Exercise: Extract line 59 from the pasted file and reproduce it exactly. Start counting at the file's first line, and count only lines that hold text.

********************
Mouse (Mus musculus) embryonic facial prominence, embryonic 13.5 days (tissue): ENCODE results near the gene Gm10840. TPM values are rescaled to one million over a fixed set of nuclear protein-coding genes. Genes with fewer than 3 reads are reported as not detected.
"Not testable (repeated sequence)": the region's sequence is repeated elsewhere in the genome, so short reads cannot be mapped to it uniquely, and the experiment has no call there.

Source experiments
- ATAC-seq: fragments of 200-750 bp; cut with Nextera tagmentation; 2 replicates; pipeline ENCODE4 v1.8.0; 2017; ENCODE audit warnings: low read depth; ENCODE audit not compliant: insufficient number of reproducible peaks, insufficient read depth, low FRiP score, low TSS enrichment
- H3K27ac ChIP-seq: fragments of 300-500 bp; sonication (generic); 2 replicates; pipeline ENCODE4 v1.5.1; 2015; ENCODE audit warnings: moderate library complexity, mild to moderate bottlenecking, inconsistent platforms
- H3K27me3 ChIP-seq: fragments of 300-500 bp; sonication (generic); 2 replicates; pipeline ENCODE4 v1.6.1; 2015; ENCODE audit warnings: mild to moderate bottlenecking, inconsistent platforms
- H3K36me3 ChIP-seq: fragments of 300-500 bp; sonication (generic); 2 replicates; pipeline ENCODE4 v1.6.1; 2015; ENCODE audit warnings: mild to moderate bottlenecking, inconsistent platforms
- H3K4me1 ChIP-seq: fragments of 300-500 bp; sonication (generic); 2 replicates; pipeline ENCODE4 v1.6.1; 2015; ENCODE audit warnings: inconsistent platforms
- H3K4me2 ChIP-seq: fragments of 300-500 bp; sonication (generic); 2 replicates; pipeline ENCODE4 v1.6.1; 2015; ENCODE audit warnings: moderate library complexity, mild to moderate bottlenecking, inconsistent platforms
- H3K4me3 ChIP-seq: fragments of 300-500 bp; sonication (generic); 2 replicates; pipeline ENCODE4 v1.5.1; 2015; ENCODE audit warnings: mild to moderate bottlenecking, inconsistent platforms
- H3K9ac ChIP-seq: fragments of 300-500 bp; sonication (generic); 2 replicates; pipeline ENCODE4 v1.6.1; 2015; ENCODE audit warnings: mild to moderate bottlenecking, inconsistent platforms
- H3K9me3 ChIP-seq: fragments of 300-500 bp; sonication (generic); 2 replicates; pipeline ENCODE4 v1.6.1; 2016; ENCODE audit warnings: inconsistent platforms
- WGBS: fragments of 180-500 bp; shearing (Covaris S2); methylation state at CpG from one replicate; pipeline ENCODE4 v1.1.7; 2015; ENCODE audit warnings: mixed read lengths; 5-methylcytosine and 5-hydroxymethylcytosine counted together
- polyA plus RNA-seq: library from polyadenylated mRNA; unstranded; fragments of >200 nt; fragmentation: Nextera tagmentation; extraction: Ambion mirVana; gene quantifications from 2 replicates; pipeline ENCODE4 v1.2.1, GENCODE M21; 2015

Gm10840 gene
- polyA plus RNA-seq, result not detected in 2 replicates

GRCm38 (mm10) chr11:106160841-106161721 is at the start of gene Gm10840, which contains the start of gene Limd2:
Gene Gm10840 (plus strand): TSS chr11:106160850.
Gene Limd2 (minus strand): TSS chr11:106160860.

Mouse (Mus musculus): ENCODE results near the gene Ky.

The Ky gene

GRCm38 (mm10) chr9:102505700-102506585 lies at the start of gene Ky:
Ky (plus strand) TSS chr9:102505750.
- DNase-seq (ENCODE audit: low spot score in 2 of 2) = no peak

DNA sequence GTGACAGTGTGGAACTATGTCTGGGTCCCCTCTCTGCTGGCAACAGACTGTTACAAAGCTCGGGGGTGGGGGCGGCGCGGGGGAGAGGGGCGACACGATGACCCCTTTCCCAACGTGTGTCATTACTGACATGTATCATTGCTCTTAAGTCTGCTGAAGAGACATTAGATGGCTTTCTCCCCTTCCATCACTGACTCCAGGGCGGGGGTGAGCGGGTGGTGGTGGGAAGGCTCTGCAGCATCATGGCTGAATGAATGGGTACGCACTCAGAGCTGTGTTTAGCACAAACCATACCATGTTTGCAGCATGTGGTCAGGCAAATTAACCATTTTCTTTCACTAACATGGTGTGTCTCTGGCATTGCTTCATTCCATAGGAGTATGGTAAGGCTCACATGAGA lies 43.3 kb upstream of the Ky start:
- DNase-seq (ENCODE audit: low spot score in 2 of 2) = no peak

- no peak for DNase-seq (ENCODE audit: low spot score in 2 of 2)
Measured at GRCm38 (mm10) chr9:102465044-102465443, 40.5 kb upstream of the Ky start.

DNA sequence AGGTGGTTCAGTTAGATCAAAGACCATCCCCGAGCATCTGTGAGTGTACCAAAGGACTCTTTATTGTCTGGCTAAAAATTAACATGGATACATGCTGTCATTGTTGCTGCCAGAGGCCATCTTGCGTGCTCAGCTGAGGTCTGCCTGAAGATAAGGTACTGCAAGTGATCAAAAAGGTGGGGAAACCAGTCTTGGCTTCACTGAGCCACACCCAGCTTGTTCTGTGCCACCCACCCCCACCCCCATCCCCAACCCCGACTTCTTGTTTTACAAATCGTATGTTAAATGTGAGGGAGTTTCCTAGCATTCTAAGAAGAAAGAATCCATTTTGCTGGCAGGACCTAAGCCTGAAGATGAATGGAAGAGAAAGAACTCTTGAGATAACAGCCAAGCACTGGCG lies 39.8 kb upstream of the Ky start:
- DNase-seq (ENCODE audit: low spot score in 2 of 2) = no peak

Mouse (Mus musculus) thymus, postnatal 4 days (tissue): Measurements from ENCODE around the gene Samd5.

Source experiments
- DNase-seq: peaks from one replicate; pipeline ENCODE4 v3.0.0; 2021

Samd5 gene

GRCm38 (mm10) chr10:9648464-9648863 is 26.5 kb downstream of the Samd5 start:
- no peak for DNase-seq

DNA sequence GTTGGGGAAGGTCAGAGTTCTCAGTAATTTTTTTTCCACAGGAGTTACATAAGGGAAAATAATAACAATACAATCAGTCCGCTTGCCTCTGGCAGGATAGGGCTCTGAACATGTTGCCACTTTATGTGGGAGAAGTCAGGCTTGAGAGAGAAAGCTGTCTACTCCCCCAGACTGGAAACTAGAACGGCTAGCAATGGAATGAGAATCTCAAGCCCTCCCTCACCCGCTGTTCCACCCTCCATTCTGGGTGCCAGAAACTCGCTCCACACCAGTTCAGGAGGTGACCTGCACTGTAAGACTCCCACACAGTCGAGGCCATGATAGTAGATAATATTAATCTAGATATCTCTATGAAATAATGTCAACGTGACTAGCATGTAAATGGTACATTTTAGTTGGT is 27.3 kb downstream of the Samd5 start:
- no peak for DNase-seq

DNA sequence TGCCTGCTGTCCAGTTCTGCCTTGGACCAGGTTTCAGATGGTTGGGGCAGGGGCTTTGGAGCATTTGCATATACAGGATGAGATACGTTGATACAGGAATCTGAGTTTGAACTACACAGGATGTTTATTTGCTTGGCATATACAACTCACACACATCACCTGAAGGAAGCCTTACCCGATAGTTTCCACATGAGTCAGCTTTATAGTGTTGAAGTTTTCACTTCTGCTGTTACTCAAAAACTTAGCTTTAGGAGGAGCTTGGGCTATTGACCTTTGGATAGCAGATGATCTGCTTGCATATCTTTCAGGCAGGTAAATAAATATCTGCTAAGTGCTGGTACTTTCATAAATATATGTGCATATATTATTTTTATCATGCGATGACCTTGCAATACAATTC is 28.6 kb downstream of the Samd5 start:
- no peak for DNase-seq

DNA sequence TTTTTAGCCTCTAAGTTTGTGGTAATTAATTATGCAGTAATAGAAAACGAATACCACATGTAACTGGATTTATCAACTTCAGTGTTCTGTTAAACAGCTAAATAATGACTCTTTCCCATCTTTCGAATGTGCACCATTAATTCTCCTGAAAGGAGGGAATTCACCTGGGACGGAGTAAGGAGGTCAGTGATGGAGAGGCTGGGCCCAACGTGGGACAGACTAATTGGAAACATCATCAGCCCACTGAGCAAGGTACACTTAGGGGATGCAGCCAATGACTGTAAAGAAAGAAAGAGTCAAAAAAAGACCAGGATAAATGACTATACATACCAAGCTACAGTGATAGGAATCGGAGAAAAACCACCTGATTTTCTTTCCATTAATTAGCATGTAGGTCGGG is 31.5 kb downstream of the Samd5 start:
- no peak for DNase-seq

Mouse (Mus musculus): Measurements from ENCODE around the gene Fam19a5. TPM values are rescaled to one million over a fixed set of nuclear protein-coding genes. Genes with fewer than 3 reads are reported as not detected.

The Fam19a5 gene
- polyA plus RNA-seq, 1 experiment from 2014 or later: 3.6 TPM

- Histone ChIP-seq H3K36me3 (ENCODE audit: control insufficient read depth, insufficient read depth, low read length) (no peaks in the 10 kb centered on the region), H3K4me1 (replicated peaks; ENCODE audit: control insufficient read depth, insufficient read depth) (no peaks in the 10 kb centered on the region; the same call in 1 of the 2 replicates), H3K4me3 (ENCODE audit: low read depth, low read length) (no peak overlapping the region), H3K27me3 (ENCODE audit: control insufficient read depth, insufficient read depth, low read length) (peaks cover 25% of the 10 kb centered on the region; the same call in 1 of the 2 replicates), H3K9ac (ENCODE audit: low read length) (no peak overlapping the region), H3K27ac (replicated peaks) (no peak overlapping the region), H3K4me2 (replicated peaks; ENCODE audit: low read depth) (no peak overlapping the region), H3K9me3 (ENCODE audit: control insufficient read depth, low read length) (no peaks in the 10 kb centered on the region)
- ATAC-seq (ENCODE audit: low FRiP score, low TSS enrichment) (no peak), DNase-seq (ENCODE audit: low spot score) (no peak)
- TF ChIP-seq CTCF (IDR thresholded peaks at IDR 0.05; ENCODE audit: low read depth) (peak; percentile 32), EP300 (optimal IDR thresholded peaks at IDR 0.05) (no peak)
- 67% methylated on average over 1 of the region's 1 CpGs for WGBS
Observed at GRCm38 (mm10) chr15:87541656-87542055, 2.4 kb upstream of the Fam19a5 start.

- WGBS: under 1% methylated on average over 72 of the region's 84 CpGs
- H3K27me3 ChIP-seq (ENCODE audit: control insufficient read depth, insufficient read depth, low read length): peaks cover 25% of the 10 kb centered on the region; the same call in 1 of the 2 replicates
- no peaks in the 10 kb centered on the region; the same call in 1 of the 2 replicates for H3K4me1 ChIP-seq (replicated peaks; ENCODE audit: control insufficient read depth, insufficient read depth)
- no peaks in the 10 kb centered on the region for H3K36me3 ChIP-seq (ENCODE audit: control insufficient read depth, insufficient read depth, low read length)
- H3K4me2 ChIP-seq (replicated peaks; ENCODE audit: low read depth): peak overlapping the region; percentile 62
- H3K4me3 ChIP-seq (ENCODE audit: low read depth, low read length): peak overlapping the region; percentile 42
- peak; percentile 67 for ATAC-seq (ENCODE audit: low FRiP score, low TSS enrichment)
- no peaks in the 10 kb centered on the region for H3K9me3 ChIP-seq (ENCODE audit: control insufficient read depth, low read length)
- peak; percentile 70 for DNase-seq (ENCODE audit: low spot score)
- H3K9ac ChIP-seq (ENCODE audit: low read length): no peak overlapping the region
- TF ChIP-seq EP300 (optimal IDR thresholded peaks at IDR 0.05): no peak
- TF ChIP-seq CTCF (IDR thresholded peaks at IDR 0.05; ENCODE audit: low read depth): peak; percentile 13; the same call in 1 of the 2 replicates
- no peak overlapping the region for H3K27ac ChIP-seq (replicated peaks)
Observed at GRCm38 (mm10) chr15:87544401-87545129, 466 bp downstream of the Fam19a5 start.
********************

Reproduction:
- peak; percentile 70 for DNase-seq (ENCODE audit: low spot score)